Cool water (do not use ice cubes to do this) and pour into clean container with a lid
Refrigerate until needed.
If you experience diarrhoea, vomiting and/or a fever, contact your doctor or Healthline (0800 611 116). For more information and to stay up to date, visit www.cdc.govt.nz/boilwaternotice
|Can I take a bath or shower?||Adults and older children may shower or bathe with untreated water as long as no water is swallowed (avoid the face). Young children should be sponge-bathed instead of bathing in a tub because they are likely to swallow the bath water. If you have recent surgical wounds or a chronic illness, you may want to use bottled or boiled water for bathing until the advisory is lifted. You can use water from the hot water cylinder, header tank and toilet cistern (if no chemical toilet cleanser is present) to wash yourself.|
|Can I use the water for handwashing?||Keeping hands clean during a boil water notice helps prevent the spread of bugs that can make people sick. The tap water is safe to use for handwashing when used with soap and then drying your hands well.
Wash your hands well. If water is in very short supply, keep some in a bowl with disinfectant added, but change frequently.
|Can I brush my teeth?||Only use commercially bottled water, water that has been boiled or water that has been treated by adding plain unscented bleach for brushing your teeth.|
|Can I use the water to shave?||You can shave as usual using the tap water.|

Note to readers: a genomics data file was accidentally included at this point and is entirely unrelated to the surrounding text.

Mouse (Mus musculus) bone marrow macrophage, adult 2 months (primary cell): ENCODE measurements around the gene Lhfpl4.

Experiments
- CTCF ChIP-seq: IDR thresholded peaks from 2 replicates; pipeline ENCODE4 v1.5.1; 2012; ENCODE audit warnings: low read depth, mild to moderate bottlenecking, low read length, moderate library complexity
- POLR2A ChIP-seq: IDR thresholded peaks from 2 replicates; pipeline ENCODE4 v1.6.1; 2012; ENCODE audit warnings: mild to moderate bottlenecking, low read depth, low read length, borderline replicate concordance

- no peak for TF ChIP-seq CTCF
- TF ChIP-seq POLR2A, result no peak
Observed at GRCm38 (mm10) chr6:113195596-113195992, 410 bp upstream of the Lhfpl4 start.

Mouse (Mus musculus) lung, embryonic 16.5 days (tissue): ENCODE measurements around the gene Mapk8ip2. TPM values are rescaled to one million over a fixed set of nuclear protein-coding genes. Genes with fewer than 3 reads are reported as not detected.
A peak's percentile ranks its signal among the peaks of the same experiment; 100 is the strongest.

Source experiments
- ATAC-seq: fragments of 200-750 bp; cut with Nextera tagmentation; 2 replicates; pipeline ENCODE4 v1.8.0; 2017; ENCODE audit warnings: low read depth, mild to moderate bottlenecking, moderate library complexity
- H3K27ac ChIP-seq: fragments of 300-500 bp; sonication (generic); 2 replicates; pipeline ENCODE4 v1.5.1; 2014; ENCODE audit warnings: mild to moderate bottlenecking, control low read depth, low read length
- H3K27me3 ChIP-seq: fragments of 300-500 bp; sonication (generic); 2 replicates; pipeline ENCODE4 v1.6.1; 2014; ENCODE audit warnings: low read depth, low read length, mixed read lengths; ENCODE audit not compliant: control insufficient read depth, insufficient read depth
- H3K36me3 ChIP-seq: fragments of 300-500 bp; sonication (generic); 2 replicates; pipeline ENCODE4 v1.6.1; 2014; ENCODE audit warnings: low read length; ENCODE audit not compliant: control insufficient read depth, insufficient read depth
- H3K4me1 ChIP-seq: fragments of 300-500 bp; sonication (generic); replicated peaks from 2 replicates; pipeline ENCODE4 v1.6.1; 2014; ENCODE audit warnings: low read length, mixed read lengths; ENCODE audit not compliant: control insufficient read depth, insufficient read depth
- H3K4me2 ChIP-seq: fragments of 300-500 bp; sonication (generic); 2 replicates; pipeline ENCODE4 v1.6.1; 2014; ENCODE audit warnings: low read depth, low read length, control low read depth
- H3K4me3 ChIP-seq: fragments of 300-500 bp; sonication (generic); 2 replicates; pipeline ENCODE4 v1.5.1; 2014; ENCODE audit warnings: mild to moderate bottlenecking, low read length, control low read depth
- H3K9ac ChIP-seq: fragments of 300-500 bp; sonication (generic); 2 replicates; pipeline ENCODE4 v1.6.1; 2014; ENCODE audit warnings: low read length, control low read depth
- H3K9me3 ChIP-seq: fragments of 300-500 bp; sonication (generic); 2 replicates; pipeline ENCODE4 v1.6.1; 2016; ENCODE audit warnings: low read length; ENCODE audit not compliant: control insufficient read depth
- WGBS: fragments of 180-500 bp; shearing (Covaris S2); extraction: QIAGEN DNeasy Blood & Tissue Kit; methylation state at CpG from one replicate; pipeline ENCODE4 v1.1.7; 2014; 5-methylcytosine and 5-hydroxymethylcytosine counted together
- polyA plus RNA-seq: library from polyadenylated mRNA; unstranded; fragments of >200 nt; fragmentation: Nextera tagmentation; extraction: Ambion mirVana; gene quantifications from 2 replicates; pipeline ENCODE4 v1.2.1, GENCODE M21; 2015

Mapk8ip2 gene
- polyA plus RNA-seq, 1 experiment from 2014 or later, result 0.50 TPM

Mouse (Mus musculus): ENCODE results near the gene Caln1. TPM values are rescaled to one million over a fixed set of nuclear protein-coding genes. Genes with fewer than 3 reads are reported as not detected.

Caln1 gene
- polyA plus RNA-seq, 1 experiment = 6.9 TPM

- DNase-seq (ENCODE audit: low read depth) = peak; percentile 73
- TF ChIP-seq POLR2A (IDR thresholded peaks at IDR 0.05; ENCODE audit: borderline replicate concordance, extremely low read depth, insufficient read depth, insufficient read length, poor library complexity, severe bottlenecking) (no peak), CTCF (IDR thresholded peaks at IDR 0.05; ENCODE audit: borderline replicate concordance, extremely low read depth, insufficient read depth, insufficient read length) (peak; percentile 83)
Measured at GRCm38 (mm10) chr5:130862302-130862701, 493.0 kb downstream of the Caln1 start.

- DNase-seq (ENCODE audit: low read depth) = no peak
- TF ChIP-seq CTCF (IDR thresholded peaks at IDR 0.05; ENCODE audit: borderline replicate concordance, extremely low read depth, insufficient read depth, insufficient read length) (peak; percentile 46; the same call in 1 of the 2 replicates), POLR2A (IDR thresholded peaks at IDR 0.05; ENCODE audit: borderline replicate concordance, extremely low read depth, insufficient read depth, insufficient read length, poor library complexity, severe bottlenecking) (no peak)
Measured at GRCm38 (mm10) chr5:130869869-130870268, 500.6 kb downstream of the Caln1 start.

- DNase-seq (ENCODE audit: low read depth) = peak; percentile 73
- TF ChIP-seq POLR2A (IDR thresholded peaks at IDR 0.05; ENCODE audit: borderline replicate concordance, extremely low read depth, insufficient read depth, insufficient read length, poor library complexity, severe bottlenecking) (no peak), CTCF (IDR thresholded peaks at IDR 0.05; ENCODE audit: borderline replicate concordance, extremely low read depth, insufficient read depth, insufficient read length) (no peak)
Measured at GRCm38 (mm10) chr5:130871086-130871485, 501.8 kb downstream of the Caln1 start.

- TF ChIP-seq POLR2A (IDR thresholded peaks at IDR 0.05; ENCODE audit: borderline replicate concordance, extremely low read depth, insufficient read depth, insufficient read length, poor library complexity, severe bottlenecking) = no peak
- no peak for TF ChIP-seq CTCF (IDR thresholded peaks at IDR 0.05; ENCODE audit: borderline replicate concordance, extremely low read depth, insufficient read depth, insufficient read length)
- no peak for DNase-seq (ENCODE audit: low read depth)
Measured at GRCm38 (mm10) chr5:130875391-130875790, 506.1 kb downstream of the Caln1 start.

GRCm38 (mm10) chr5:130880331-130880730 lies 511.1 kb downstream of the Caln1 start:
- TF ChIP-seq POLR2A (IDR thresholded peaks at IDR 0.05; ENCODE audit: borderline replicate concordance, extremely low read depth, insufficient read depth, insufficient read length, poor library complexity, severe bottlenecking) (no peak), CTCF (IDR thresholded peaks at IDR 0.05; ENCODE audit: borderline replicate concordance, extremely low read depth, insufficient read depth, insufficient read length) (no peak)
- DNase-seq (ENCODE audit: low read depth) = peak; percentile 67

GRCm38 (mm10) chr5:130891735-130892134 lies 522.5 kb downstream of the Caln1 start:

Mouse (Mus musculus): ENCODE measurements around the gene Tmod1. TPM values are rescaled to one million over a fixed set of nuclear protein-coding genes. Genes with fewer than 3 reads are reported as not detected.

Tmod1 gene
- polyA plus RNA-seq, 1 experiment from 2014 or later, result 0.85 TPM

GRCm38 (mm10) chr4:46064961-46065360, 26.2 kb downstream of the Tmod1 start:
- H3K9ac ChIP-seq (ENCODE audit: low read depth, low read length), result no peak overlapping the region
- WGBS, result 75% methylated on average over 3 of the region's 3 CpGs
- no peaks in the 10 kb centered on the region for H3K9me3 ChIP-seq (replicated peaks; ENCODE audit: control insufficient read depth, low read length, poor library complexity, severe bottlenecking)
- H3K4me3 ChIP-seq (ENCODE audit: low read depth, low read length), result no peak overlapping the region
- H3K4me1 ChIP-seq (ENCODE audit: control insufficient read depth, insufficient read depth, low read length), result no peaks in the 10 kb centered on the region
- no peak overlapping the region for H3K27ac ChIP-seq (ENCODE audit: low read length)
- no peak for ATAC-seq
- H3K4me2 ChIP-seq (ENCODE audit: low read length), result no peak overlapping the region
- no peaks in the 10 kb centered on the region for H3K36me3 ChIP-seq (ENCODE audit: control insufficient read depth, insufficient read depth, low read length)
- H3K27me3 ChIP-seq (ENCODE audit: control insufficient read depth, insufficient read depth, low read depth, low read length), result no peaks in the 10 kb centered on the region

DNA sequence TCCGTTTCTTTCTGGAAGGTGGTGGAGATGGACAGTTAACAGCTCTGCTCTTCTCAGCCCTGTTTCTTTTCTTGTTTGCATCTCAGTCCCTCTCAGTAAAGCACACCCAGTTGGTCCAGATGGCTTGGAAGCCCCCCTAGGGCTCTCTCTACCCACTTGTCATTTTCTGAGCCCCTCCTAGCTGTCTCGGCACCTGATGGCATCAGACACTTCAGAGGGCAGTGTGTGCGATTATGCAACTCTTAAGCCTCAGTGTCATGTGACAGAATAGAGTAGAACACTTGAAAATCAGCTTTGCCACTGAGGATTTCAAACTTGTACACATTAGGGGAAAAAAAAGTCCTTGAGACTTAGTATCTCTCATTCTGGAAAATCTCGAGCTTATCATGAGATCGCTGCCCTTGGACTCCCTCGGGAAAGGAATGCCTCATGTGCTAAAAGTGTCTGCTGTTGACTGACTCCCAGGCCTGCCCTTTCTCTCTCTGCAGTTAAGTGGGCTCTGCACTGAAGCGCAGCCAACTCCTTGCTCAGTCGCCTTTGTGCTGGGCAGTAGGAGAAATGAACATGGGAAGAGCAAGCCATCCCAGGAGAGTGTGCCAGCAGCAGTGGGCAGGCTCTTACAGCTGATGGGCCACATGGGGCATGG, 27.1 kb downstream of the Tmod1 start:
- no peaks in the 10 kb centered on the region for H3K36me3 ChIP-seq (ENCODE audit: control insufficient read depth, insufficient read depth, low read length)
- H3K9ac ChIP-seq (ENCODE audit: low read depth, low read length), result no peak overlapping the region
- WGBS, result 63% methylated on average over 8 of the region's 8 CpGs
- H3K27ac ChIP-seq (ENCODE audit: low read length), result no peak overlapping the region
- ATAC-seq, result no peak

|What should I do once a water advisory/notice is lifted?||Run all your cold taps for 5 minutes before using the water. Flush any appliances, e.g. coffee machines, water dispensers, ice makers that are connected to the water supply. Hot water cylinders and header tanks may need to be drained and refilled – the council will provide some specific instructions at the time the notice is lifted.|
|I have a water storage tank – what should I do with this water after a water advisory/notice is lifted?||It is recommended that you continue to boil your water until the water in the tank has turned over. You will need to know the size of your tank and have an understanding of how much water you use on average, to estimate how much extra time to boil your water. Alternatively you can add additional chlorine (unscented plain bleach) to your tank as per the instructions in https://www.healthed.govt.nz/resource/household-water-supplies (page 17). It is recommended that private tanks are inspected annually and cleaned if necessary with a focus on removing any accumulated sediment. Page 17 in the Household Water Supplies resource has further information on this.|
|I cannot boil my water. How do I disinfect my water to make it safe to drink?||You can add plain unscented bleach to your water (do not use Janola as it contains cleaning chemicals which make it unsuitable for treating drinking water). To disinfect the water add 5 drops of bleach to 1 litre of water or 1/2 teaspoon to 10 litres of water. Stir and leave the water to stand for 30 minutes before drinking.|